“Freedom of religion is a sacred right, but it is also a right under threat all around us…. Terrorism is a fundamental threat to religious freedom. It must be stopped and it will be stopped. It may not be pretty for a little while. It will be stopped.”

Bannon is creating the global holy war that was never really there. If you follow counterterrorism carefully, you would know this war would never, ever become global in any true sense other than sporadic attacks at different dots on the map. It is not World War III. But it could become one if we tell the wrong war story. This executive order is meant to add fuel to that war and bait religious violence in America, which will be done by, but mostly against, Muslims. Those attacks will be exploited to justify doing some truly terrible things to our civil liberties. Starting with Muslims and going who knows where. And other Americans will use these jihadist attacks to justify backlash of their own.

After the Quebec attack, Donald Trump, Jr., favorited a tweet that said his dad will get a “tremendous spike in political capital” when the gunman was revealed to be a Muslim. Fox News tweeted erroneously that the suspect was a Moroccan. The information at the time was that there were two suspects, one Moroccan and one Quebecois. Fox conveniently left half of that out. The Moroccan turned out to be a witness. Sean Spicer, when asked about the attack, said it was “a terrible reminder of why we must remain vigilant and why the president is taking steps to be proactive rather than reactive when it comes to our nation’s safety and security.”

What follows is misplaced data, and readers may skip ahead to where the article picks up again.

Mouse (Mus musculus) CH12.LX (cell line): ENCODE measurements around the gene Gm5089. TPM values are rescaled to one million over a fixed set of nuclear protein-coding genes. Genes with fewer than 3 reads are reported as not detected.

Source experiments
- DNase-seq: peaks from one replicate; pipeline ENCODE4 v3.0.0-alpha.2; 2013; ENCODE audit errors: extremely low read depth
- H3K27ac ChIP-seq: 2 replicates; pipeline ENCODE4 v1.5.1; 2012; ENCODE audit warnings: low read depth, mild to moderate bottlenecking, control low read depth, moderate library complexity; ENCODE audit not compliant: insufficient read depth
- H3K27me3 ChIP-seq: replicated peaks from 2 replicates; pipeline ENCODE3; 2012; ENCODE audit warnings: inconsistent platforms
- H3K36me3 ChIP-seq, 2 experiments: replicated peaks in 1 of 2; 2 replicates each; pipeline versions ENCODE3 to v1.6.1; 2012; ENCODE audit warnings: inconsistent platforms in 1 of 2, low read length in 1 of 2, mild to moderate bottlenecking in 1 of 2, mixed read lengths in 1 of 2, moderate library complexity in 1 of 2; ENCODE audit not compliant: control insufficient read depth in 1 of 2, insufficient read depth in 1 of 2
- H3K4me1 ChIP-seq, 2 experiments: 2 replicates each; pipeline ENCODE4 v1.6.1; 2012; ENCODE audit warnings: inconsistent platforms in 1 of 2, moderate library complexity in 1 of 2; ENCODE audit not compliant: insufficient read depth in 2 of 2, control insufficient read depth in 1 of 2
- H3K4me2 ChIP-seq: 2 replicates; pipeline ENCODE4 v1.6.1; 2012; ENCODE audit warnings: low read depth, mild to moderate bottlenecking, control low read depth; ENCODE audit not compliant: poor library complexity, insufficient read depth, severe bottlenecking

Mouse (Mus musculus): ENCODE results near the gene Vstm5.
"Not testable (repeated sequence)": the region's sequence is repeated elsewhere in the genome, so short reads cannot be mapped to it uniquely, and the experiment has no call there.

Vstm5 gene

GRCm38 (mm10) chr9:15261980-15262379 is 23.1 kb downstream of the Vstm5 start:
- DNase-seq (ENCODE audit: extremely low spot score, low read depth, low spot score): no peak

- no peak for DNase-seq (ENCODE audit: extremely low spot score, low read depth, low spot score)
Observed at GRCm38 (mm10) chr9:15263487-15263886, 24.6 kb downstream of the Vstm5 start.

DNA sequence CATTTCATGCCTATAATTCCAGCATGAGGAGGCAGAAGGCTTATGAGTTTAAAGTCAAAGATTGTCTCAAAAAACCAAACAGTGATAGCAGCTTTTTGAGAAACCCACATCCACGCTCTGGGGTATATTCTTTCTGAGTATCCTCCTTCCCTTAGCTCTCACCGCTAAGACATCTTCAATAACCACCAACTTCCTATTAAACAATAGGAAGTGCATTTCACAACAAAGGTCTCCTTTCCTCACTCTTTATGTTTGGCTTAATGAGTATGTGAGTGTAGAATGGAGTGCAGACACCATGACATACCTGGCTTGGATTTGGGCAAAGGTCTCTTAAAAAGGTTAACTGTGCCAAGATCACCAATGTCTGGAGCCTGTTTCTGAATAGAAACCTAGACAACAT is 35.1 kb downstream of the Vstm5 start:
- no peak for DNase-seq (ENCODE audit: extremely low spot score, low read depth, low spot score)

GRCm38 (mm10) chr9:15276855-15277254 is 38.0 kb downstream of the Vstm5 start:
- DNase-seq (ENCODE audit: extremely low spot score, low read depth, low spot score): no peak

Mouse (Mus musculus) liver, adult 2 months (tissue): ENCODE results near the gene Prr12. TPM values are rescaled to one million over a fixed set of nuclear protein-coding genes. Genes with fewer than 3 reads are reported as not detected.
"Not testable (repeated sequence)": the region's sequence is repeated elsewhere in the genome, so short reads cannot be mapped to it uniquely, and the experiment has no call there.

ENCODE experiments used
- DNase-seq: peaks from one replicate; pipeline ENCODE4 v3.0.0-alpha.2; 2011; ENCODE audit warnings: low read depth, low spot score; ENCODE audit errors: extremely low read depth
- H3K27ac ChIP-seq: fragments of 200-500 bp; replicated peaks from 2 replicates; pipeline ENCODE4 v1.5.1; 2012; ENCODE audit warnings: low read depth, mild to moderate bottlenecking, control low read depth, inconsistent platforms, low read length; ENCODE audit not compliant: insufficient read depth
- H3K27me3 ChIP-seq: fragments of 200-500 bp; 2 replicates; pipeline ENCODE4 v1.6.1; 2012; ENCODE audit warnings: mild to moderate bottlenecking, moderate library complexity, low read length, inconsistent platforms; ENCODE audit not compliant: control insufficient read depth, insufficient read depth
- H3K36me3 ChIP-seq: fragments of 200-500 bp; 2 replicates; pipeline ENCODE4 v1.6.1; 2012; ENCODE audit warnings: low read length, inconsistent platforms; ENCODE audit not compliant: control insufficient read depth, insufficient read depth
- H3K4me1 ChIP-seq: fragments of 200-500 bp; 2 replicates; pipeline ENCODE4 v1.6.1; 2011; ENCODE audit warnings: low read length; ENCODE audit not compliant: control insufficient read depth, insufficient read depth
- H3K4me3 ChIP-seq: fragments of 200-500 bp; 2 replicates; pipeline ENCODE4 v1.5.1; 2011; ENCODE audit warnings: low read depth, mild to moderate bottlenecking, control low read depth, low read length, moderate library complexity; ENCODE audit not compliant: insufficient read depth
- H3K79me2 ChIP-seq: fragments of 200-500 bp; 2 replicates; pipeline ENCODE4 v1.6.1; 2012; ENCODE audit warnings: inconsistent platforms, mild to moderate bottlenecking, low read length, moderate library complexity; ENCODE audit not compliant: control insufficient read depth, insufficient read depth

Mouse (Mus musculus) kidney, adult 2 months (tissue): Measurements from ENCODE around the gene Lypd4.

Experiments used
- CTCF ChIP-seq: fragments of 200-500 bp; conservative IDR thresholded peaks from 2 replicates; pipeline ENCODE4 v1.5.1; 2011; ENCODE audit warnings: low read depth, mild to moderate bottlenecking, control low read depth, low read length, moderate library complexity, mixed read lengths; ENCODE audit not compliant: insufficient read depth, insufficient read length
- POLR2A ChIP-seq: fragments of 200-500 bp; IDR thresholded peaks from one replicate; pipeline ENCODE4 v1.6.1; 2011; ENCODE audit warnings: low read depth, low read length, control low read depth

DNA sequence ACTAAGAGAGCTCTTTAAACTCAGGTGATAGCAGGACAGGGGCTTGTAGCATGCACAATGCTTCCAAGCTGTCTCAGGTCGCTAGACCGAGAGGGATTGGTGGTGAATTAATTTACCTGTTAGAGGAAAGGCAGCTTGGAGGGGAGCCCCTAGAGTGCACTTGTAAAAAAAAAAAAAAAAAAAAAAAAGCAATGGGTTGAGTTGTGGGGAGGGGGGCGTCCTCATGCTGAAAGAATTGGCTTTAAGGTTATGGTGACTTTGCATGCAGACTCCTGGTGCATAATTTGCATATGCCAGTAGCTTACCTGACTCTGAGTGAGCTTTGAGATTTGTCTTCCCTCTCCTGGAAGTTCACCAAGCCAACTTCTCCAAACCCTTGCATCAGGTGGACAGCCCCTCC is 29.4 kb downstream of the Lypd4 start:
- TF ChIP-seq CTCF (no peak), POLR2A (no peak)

As of this writing, it remains unclear just what the fuck Spicer was talking about.

But today a man with a machete and two backpacks rushed a group of soldiers outside the Louvre. He was shot but not killed. No serious injuries to anyone. No explosives in his backpacks. I’m not sure what he thought a machete could do to a group of armed soldiers. He was apparently Muslim.

But of course Trump tweeted it out this morning: “A new radical Islamic terrorist has just attacked in Louvre Museum in Paris. Tourists were locked down. France on edge again. GET SMART U.S.”

As jihadists often do, that attacker apparently screamed, “Allahu Akbar” — god is great. Witnesses in the Quebec City mosque attack said the shooter, a white Canadian nationalist and Trump supporter, also shouted, “Allahu Akbar” as he opened fire with unfathomable humor on the Muslims he hated.

Which god’s name do you say when you send out your prayers for those people? Does that make their lives or deaths any more or less meaningful than they were?

It is time to fight a personal jihad against fear. Give supermarket gift cards to your nearest refugee assistance non-profit or center. Vote. Protest with as many people as you can, in front of as many cameras as you can. Offer your homes and bikes to people who are already here. Hire refugees. Tell elected officials how you feel.

After all, this is a war of war stories, and we have an advantage there. Remember Quebec, and remember that Donald Trump said nothing.

America akbar. This is the greatest country in the world.